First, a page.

• By teaching entrant a lesson in first markets, Monopolist might be able to discourage entrants in other markets.

  • Key (gang-of-four): Assume that there is some chance monopolist is a “Rambo” monopolist whose payoff to cooperation is less than –1.


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Reputation for toughness…

  • Entrants believe Monopolist is “tough” with probability a.

  • Suppose Monopolist fights entry even if it is not “tough”.

  • A second entrant still believes Monopolist is tough with probability a. Expected value from entry is a(–1) + (1-a)1. If a>1/2, entrant stays out.

  • For a normal Monopolist, fighting the first entrant is an investment in reputation.

  • (Advanced note: in this case, equilibrium would require mixed strategies, similar to bluffing in poker or serving in tennis.)


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Takeaways

  • Think about how your rival will:

    • Use its information advantage; Or

    • React to your information advantage.

  • You will get what you reward.

  • Beware of the Groucho Marx problem: low-quality products or customers flood the market. (Or: If this is such a good deal, why are you offering it to me?)

  • Your actions convey information and create reputations.


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Practice: Coke v Pepsi

  • You work for Pepsi. The company has just signed a major star endorsement. You must decide how much to spend on your Summer ad campaign. Net profits (in $m) depend on how much you and Coke spend – and on whether or not Coke has signed a major star:

Coke’s adv

2 1

Coke’s adv

2 1

3

2

0

1

2

2

0

1

4

6

Pepsi’s

adv

Pepsi’s

adv

5

3

4

2

1

1

2

3

1

2

(a) Coke signed major star

(b) Coke did not


Coke v pepsi l.jpg
Coke v Pepsi…

  • Coke’s decision of whether to sign a major star has already been taken. You don’t know what the decision was. Your CIO tells you that there is a 70% chance they did.

  • You also know that Coke will have a chance to react to your decision of how much to spend.

  • Should you go for a $1m or a $2m campaign?


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Coke v Pepsi intuition

  • This is a sequential game with incomplete information. Let us solve it backwards and include “Nature”.

  • If Coke did sign a star, then it will choose $2m if and only if Pepsi chooses $2m. If Coke did not sign a star, then it will choose $1m regardless of what Pepsi chooses.

  • Moving backwards:

    • If Pepsi chooses $1m, then Coke will choose $1m. Pepsi’s expected payoff is 70% 2 + 30% 3 = $2.3m.

    • If Pepsi chooses $2m, then Coke will choose $2m with probability 70%, $1m with probability 30%. Pepsi’s expected payoff is 70% 0 + 30% 6 = $1.8m.

    • Pepsi should choose $1m. (What considerations are we leaving out of the analysis?)


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Coke v Pepsi game tree

P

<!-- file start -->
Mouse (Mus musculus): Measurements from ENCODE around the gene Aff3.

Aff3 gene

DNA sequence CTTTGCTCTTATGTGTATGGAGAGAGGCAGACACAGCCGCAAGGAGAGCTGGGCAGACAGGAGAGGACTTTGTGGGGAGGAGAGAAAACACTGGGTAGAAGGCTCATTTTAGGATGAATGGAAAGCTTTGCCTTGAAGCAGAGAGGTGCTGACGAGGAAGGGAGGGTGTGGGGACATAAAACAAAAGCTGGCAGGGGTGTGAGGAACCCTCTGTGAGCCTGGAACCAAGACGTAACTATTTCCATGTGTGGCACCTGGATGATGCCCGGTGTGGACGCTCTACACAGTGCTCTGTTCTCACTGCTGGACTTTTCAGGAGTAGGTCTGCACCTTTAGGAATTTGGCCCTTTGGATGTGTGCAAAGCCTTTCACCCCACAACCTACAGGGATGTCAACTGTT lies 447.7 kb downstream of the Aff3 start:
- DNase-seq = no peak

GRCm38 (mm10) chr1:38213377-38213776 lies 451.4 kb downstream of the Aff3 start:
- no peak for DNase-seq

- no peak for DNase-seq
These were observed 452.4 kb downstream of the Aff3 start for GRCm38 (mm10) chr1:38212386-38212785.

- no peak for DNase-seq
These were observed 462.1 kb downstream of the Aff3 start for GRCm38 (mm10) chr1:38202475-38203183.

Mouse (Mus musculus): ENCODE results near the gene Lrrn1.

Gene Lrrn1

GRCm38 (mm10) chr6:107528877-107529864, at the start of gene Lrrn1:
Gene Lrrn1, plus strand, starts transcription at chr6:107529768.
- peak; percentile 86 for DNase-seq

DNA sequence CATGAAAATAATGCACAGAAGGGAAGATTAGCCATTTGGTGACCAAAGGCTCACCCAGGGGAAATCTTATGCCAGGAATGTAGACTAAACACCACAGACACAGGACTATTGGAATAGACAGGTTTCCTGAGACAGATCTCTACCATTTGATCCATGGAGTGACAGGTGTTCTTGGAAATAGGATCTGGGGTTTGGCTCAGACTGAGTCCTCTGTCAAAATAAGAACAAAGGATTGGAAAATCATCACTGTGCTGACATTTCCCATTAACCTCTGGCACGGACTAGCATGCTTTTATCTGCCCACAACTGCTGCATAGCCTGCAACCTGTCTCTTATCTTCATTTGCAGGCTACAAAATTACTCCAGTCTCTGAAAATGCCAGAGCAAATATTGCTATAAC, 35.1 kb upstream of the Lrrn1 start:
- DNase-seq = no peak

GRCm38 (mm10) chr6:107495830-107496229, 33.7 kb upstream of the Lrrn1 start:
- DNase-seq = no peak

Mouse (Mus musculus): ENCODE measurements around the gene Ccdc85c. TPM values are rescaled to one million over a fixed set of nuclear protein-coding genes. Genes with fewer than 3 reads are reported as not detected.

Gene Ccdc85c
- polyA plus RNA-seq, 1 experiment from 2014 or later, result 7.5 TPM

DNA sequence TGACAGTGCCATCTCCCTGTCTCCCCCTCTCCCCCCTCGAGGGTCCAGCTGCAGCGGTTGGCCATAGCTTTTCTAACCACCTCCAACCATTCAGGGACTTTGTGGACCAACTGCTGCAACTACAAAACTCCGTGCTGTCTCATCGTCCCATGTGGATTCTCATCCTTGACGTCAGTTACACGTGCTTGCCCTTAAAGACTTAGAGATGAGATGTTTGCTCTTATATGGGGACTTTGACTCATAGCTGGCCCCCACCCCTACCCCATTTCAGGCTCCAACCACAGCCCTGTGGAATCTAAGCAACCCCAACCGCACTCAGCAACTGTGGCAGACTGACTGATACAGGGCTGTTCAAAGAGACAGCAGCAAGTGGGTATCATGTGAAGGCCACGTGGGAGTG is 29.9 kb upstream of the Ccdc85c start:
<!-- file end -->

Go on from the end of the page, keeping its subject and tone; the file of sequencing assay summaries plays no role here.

1

2

70% 0 +

+ 30% 6 = 1.8

70% 2 +

+ 30% 3 = 2.3

N

N

star (70%)

no star (30%)

star

no star (30%)

C

C

C

C

1

2

1

2

1

2

1

2

1

4

2

2

0

3

4

0

2

5

3

3

1

2

6

1


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Practice: credit cards

  • Most profitable customers are those who maintain large balances and don’t default. (Other profitable types: big spending customers – the Amex model.)

  • Idea: balance transfer at a reduced interest rate. To whom does this appeal? What would you expect to happen?


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Practice: sale of Shearson

  • In the early 1990s, American Express held talks to discuss the sale of its Shearson brokerage unit to Primerica (a precursor of Citigroup). The deal made strategic sense for both companies.

  • The stumbling block was outstanding legal claims against Shearson: the value of these claims was hard to judge, and Primerica was in a poor position to judge them in any case.

  • How would this affect the negotiation? What solutions come to mind?


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Practice: Sale of business

The problem:

  • Seller’s value is between $100m and $200m, uniformly distributed. The seller knows this value, but the buyer only knows the distribution.

  • Buyer’s value is equal to seller’s value plus $10m (there are gains from trade).

  • Buyer must make take-it-or-leave-it offer of some price p. How much?


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Sale of business unit…

Suppose buyer offers p (in $m).

  • Probability seller will accept offer: (p-100)/100.

  • Buyer’s expected value in case offer is accepted: (100+p)/2+10. (Average of 100 and p, plus 10.)

  • Buyer’s expected payoff: (p-100)/100 [(100+p)/2+10-p].

  • Maximize with respect to p: p=110.


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Sale of business unit…

Suppose buyer offers p=110 (in $m).

  • In most cases (90%) offer is rejected.

  • Offering more would imply higher probability of sale, but expected value of unit would increase by less than price paid.

  • Intuition = adverse selection: seller will only sell if unit’s is relatively low.

    Question: Why did American Express indemnify Primerica? Because not doing so would have led to a lower price.